Tomorrow I leave for Belfast.
I've been to Northern Ireland before, but only for a couple of days; this time I'll be there for a week, and will be co-leading, with my friend Gareth Higgins, a retreat on Celtic Spirituality, Contemplation, and Radical Peacemaking. We have organized the retreat so that part of each day is devoted to spiritual practices such as lectio divina, contemplative prayer, personal reflection or group interaction; with the remainder of each day devoted to exploring the Irish landscape and meeting a number persons, both Catholic and Protestant, who have been directly engaged in the Northern Ireland peace process. It is our hope that this event will prove to be an opportunity to find the connections between personal spiritual practice, community building, peacemaking (both internally and interpersonally), justice, and contemplation.
What emerges for me as I reflect on the possibiity and promise of this coming week is how each one of us holds an invitation to become "peacemakers within." Living as I do in the comfort of the Atlanta suburbs, the hot spots of the world — not only Northern Ireland, but Israel, Palestine, Darfur, Iraq, Iran, Afghanistan — sometimes seem just far, far away. It's easy to lose myself in the daily grind, or the onslaught of the normal responsibilities of having a family, a career, and a home. Saying a prayer once in a while for the people suffering in the war-torn regions of the world often seems to be about the most I can muster.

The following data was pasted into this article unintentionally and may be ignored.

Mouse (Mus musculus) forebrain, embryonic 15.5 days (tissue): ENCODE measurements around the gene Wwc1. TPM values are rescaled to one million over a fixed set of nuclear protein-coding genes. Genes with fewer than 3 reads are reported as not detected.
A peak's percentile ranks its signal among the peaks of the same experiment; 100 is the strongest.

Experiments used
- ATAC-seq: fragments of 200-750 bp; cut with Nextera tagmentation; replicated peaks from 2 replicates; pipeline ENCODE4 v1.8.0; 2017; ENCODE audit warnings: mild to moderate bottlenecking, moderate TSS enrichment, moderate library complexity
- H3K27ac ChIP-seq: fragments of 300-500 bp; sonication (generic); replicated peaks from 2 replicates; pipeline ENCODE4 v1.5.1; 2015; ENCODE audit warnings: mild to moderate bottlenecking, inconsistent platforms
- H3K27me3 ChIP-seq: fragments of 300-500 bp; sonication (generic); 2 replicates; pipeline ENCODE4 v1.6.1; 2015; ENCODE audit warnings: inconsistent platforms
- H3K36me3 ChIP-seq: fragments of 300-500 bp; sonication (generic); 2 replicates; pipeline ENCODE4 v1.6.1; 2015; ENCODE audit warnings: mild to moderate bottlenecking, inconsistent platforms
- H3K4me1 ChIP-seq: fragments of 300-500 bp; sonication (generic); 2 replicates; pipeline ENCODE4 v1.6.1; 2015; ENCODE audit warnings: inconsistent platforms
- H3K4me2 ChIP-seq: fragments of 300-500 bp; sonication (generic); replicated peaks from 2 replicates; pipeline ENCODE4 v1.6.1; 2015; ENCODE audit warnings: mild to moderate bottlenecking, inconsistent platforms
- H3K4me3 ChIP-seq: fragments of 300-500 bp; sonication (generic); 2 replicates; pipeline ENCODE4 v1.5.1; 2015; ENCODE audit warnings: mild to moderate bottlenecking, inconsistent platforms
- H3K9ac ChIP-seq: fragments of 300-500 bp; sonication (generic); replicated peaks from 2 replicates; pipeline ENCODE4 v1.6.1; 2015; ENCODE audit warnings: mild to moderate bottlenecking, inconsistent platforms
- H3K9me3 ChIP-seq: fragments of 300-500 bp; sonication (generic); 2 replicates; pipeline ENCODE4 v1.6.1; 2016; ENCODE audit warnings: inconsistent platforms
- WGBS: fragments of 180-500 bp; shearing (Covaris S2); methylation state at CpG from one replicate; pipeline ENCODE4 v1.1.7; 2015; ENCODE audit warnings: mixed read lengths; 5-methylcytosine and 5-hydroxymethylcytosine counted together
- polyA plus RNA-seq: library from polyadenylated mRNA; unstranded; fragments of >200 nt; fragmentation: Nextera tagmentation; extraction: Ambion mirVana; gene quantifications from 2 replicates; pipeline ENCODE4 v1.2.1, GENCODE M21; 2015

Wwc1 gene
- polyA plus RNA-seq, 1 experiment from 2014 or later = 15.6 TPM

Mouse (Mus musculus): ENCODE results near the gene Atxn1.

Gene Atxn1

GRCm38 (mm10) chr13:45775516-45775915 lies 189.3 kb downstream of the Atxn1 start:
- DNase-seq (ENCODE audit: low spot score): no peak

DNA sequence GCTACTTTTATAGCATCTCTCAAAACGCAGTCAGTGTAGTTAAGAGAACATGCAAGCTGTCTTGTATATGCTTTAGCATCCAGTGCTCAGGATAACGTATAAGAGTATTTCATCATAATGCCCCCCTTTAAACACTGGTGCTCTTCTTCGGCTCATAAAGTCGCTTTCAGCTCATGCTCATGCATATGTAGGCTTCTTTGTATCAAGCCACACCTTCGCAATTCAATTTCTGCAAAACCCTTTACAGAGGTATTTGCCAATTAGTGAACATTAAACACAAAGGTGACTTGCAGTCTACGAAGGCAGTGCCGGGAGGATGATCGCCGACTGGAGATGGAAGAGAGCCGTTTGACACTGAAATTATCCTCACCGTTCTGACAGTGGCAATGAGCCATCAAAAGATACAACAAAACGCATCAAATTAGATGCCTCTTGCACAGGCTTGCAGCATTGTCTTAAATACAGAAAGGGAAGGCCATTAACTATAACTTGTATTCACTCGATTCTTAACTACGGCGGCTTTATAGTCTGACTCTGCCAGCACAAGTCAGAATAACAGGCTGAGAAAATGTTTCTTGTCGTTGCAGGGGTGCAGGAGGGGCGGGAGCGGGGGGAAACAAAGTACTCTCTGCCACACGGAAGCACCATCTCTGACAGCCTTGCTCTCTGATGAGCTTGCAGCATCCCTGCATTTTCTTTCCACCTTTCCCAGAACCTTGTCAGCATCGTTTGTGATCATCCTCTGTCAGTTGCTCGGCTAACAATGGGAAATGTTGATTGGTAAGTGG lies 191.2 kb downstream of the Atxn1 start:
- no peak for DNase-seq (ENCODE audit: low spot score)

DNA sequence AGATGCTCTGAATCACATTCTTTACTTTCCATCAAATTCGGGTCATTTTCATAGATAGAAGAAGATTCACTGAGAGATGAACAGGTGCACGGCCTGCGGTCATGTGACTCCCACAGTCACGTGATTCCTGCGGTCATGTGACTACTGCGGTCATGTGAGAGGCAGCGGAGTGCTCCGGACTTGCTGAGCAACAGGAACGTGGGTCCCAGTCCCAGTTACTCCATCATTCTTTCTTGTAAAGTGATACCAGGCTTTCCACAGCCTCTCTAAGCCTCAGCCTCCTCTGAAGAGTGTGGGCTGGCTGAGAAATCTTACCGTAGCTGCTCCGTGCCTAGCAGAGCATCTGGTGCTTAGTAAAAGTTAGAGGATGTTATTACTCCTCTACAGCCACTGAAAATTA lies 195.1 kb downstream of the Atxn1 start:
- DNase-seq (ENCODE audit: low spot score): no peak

But perhaps my perspective would change if I considered how my own heart is often a "war-torn" region. How easy it is to get angry at my loved ones for trivial reasons. How off center I get when conflict erupts at work. How annoyed, if not downright furious, I become at the seemingly perpetual traffic jam that is the Atlanta perimeter, I-285! Just because I do not resort to violence as a way of managing my conflict does not mean the conflict isn't there. And heaven knows, domestic, workplace, or road-rage violence are all too prevalent in our society. Perhaps the line separating me (and you) from those who are violent is thinner than we would care to admit.
So, while I may not be able to do anything more for the peace process in Northern Ireland (or the Middle East) than honor those who are actually doing the heavy lifting, I can certainly act in solidarity with them by initiating my own "peace process" within myself and for the benefit of my family, friends, neighbors and co-workers. As the old song goes: "Let there be peace on earth, and let it begin with me." It's a lovely sentiment, but of course, when I take a close look at my prejudices, my anger, my political biases, and my resentments, I realize I have plenty of work to do. Maybe the stakes aren't quite as high as for those involved in the cease-fire in Northern Ireland. But then again — maybe, perhaps, they are.